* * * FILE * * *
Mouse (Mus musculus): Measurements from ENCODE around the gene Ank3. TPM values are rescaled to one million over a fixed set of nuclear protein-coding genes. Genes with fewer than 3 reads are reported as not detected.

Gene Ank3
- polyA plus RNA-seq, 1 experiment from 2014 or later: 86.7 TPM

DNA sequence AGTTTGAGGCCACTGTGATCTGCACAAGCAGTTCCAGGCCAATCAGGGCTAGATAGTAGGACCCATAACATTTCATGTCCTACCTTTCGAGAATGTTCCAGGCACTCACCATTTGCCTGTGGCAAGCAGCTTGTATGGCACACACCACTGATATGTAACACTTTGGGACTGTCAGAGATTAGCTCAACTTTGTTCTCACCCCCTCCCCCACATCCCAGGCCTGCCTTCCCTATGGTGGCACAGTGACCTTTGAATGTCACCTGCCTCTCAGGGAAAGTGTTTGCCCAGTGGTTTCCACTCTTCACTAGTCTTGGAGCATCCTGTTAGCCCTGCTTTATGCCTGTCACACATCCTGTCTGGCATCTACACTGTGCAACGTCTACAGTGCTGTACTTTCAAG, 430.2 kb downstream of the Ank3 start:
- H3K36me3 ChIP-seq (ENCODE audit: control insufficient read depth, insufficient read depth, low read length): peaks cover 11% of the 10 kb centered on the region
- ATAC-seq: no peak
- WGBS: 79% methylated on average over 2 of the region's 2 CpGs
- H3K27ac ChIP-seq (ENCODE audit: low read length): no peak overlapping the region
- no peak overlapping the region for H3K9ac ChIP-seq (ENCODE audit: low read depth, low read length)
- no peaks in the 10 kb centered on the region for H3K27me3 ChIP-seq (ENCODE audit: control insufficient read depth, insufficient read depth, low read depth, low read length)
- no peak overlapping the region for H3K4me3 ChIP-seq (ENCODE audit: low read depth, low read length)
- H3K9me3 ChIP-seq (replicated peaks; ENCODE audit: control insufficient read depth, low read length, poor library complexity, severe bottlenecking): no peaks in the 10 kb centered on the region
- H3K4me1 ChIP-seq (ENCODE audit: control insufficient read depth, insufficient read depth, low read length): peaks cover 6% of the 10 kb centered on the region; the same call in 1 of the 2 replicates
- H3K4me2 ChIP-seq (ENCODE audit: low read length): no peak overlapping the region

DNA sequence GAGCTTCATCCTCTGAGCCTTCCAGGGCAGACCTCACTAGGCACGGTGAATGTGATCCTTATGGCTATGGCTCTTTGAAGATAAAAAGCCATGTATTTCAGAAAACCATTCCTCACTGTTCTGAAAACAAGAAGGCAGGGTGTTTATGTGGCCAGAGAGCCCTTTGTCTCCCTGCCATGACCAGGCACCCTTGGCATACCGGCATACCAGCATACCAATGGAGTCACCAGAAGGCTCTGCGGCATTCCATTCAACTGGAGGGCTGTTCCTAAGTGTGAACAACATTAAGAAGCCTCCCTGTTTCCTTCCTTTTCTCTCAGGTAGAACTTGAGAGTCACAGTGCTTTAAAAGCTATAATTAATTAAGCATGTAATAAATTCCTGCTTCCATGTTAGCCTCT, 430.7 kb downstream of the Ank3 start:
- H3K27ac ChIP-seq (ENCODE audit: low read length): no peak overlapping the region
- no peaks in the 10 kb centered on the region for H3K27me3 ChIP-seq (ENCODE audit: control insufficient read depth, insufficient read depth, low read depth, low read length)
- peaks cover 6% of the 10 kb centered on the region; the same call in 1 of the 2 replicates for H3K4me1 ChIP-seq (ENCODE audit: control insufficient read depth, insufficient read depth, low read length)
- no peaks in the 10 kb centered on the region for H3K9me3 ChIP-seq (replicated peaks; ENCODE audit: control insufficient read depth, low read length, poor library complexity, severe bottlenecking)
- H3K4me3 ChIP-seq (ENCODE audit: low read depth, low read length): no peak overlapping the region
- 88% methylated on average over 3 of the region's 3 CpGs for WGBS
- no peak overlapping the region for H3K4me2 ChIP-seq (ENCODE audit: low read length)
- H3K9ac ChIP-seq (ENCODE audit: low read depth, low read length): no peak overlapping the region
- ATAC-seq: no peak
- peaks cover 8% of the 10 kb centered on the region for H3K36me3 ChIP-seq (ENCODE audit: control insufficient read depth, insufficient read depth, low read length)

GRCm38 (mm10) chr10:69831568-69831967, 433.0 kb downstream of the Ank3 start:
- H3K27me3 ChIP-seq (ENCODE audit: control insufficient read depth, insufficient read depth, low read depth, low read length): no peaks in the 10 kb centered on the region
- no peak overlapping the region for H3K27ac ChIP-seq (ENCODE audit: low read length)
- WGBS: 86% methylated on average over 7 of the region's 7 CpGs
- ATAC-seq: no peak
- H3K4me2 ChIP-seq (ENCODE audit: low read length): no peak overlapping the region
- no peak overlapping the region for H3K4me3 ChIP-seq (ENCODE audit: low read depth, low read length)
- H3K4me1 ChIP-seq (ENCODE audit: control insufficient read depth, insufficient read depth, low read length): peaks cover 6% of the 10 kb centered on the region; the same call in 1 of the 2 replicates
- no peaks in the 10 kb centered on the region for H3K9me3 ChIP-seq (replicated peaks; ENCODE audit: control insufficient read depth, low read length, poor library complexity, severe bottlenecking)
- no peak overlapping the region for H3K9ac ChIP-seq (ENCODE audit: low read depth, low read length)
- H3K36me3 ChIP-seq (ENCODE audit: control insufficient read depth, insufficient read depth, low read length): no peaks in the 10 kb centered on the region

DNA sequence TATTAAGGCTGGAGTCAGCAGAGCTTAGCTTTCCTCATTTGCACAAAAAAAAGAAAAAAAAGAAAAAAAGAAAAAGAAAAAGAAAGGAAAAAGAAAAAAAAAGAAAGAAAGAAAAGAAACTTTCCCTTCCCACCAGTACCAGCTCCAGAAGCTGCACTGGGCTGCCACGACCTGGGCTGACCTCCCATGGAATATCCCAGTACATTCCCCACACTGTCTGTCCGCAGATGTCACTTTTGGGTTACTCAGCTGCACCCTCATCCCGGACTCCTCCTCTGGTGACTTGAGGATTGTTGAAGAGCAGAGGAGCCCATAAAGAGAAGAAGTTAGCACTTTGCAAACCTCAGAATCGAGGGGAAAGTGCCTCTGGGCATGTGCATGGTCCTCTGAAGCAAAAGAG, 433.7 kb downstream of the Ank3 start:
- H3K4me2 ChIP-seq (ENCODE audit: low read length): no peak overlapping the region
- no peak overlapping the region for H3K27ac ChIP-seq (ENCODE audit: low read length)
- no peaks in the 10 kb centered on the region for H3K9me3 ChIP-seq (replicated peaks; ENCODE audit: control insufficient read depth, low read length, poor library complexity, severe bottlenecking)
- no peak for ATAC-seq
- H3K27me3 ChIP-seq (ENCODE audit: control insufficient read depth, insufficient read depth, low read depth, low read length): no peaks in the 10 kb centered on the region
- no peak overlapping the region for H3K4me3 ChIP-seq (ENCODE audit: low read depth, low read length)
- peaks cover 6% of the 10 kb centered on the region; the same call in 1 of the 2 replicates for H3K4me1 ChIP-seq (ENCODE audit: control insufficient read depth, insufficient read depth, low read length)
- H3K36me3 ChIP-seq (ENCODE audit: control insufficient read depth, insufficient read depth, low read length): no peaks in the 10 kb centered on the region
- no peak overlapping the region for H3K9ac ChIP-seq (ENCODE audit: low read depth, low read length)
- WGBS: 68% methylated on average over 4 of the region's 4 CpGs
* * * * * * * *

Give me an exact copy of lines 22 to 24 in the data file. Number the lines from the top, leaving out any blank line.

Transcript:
- no peak overlapping the region for H3K4me2 ChIP-seq (ENCODE audit: low read length)
- H3K9ac ChIP-seq (ENCODE audit: low read depth, low read length): no peak overlapping the region
- ATAC-seq: no peak